Jupiter Ascending review

>Oh the irony of a film that hints at all things interstellar and then falls foul of a star rating. Seriously, the wordplay opportunities are endless. It shoots for the moon… and misses. Stellar? Quite the opposite, should have been buried. You can stick it up, er, the seventh planet… 

I could go on and, frankly, next time I’m in the pub with Team Screenjabber, I probably will. Sadly though, the job has fallen to me to review this incoherent piece of “science fiction action adventure”, the latest disappointment from The Wachowskis. 

Originally slated for release last year, cynics suggested the postponement was because, well, it’s terrible. Others cited that Warner Bros didn’t want to compete with its own Edge of Tomorrow, that the effects work was so complex they needed more time or that the lead actress was pregnant and therefore unable to fly and publicise the film internationally. There’s the distinct possibility that they were cannily waiting for Redmayne to get an Oscar nomination and hoping to ride that wave of positive publicity. All are possible, for sure but, yes, frankly, it’s terrible.  

First up, the plot. Er, right, yeah, that’s going to be tricky. Basically, Jupiter (Kunis, who deserves soooo much better) is a cleaner living in Chicago with her mum (the massively underused Doyle Kennedy) and assorted Russian cousins. However, that’s not all Jupiter turns out to be. Her genetic profile is identical to the late matriarch of the Abrasax family, a powerful dynasty that, it transpires, owns most of the universe including Earth. Our planet, you see, is merely a farm for humans, who are the source of a cosmetic product popular in universal dynasties and we're about ready for harvesting. And, according to universal law  or something, it’s very hard to fathom – as the coincidental genetic throwback to said matriarch, Jupiter is a “Recurrence” and is thus entitled to all the same privileges so, effectively, Jupiter owns Earth. Accordingly, the three heirs to the Abrasax dynasty – Balem (Redmayne), Kalique (Middleton) and Titus (Booth) see her as either a target who must be destroyed or a pawn to be toyed with in their quest for power.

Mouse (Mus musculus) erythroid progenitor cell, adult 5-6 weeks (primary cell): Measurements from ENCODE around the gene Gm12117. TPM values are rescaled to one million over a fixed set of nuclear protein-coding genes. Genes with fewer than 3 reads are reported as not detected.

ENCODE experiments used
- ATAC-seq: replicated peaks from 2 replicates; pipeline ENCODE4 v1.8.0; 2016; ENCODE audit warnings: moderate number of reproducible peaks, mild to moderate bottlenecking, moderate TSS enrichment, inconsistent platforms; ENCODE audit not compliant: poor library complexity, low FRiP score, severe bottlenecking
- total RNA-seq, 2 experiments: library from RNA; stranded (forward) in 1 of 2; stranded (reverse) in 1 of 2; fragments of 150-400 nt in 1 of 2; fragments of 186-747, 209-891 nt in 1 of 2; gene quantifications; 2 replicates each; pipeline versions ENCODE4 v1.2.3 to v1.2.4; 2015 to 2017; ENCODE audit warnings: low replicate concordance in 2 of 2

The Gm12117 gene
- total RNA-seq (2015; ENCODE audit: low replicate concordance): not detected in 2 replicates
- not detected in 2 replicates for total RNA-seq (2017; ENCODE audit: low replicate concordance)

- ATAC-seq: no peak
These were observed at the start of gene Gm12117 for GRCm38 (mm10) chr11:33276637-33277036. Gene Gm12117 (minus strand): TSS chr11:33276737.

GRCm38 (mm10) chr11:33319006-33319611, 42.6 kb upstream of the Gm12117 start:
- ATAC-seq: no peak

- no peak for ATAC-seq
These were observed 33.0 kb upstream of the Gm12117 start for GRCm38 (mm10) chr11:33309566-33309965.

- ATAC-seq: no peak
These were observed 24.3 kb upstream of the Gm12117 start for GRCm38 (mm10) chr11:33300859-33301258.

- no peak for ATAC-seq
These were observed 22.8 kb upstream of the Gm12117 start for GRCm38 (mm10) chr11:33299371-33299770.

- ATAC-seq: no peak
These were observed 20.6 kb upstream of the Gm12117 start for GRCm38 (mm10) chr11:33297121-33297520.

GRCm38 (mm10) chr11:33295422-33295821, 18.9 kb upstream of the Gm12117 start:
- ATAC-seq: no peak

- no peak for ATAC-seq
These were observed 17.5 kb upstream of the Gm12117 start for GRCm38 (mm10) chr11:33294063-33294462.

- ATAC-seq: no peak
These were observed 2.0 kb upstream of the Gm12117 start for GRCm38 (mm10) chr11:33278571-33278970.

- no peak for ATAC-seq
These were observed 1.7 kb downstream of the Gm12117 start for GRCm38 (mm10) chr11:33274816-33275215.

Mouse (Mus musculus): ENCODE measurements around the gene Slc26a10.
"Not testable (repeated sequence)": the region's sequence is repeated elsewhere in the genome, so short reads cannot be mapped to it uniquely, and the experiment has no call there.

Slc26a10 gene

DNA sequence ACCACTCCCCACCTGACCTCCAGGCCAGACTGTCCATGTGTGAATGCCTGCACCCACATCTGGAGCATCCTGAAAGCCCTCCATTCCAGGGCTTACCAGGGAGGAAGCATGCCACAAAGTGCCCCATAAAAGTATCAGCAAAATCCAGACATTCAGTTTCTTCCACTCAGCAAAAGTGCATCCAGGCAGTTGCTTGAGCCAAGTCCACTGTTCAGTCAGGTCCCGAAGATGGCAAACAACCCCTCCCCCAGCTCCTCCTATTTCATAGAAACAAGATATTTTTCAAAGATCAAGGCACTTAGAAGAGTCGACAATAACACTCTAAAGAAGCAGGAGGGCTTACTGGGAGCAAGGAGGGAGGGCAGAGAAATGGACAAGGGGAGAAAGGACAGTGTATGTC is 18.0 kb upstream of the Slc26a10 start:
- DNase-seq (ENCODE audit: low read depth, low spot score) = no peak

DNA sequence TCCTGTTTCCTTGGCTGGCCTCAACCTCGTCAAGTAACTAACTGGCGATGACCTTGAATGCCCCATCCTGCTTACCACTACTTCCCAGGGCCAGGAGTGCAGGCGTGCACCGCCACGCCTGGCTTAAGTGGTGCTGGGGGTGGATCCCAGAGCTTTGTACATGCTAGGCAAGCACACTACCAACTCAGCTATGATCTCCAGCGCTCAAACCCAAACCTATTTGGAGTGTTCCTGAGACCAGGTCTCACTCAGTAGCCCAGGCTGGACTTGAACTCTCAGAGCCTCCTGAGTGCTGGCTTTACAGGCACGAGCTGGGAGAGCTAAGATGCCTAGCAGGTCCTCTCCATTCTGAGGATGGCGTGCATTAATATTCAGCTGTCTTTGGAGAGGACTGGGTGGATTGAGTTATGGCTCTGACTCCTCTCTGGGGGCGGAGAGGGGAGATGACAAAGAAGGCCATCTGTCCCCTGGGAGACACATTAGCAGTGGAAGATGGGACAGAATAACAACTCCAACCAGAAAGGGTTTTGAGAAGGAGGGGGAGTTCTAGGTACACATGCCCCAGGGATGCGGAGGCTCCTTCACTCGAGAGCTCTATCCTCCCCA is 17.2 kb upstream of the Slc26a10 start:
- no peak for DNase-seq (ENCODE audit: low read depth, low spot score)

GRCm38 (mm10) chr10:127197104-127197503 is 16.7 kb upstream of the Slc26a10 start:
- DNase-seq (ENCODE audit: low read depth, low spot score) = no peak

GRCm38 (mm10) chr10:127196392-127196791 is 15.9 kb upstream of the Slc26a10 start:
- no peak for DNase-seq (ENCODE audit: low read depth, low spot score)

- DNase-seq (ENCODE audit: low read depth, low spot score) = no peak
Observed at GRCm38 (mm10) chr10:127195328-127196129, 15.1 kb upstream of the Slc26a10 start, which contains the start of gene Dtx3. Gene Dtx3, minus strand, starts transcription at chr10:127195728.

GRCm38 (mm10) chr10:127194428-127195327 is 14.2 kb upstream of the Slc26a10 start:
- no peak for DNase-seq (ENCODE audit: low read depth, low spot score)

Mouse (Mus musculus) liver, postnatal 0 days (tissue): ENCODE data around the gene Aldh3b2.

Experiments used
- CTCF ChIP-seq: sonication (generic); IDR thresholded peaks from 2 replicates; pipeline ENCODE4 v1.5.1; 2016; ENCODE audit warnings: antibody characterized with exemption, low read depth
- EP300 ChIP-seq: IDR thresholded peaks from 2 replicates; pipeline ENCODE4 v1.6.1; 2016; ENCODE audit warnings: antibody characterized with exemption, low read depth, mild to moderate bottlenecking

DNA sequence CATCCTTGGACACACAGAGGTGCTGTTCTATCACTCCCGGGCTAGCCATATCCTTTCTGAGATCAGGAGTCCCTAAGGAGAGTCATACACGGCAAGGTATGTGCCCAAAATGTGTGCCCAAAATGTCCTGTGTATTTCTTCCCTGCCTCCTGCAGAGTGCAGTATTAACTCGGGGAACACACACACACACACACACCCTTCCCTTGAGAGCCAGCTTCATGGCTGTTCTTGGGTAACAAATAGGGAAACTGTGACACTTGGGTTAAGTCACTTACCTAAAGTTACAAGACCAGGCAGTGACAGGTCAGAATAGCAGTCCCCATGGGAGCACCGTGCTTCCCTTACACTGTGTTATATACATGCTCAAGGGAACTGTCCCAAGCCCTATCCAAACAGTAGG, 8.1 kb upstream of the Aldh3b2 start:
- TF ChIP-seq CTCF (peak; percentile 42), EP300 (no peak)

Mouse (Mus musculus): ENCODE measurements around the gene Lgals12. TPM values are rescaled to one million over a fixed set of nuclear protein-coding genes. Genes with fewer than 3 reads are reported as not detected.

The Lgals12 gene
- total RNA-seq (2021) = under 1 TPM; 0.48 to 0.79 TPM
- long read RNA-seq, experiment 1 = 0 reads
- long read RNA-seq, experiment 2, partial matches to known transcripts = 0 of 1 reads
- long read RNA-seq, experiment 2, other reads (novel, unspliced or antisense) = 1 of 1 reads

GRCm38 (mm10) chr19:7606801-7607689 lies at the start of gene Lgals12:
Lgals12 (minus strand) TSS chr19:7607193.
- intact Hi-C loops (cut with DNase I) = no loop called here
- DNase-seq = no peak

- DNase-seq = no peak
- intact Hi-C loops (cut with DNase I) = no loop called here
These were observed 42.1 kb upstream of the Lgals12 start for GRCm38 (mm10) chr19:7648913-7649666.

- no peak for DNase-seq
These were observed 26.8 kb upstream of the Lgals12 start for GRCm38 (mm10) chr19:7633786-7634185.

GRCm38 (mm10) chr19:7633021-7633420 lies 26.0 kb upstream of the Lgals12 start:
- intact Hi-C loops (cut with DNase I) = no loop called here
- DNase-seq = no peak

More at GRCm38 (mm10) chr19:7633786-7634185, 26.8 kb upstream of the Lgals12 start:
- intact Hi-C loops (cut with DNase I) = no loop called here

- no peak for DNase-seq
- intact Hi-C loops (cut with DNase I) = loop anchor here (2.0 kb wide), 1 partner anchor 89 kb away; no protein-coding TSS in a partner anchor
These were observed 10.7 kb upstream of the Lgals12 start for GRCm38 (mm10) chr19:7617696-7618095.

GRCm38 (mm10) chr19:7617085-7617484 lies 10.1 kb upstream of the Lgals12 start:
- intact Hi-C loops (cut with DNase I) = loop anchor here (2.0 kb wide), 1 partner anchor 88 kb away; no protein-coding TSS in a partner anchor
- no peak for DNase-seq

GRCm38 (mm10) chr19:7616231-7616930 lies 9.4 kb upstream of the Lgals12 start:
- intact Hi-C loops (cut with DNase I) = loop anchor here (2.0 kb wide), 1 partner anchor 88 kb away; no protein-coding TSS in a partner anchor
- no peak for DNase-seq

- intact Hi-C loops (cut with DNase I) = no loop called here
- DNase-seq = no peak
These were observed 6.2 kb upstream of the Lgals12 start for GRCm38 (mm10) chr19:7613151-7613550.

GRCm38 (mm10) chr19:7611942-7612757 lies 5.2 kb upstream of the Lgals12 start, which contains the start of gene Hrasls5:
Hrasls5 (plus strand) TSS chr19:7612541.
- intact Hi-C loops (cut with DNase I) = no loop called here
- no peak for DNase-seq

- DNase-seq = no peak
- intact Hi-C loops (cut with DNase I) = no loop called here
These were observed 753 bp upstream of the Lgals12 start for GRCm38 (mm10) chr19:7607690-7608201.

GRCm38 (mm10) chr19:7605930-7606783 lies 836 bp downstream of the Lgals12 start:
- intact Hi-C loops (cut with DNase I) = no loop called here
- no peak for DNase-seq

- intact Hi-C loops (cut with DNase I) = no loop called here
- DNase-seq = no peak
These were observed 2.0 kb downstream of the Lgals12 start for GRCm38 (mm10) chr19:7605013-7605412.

Jupiter is blissfully unaware of this until the day she attempts to sell her eggs (ha, farming, see what they did there?) and is attacked by tiny aliens in human form, and saved by Caine (Tatum), a leather-clad animal / human mutation who looks like the answer to the question “what would happen if Mr Tumnus was into bondage?” 

Cue fight scenes that are incoherent, double- and triple-crossing plot devices that are incoherent, the wrath of a million special effects technicians, 3D that goes out of focus if you move your head even a tiny bit, Bean trying to deliver lines such as “bees are genetically designed to recognise royalty” and sound convincing, and far too many lines that provide people like me with the chance to make comments like this. “I just want to know what the hell is going on,” pleads Jupiter at one point. Really, Mina? You had the script. How do you think we feel? 

The real bad guy – because there has to be one – is Balem. Well, we’re assuming. It’s more implied than proven, mostly because you can’t hear a thing he says, as Redmayne plays the part as an effete public school boy impersonating Marlon Brando. “Mumble mumble mumble Jupiter mumble mumble whisper Earth mumble mumble find her…” The Wachowskis seem to think it implies menace when all it actually resembles is a gazelle with tonsillitis.

Is there anything positive? Well, there is a fine in-joke, where Terry Gilliam pops up during a scene that’s a tribute to Brazil. And then, er, no. There’s nothing. Apart from the fact that it ends. Eventually. 

The clearest explanation of the film comes from Titus, who informs Jupiter that the rejuvenating product derived from human cells is so important because “time is the single most precious commodity in the universe”. That’s a very good point to remember, because Jupiter Ascending is 127 minutes of your life that you will never get back.

Jupiter Ascending at IMDb

Neil Davey is a freelance writer who specialises in things you can do sitting down, such as travelling, eating, drinking, watching films, interviewing famous people and playing video games. (And catching the occasional salmon.) Neil is the author of two Bluffer's Guides (Chocolate, and Food, both of which make lovely presents, ahem), and, along with Stuart O'Connor, is a co-founder of Screenjabber. Neil also writes / has written for The Guardian, The Daily Telegraph, Square Mile, Delicious Magazine, Sainsbury's Magazine, Foodism, Escapism, Hello! and Square Meal.

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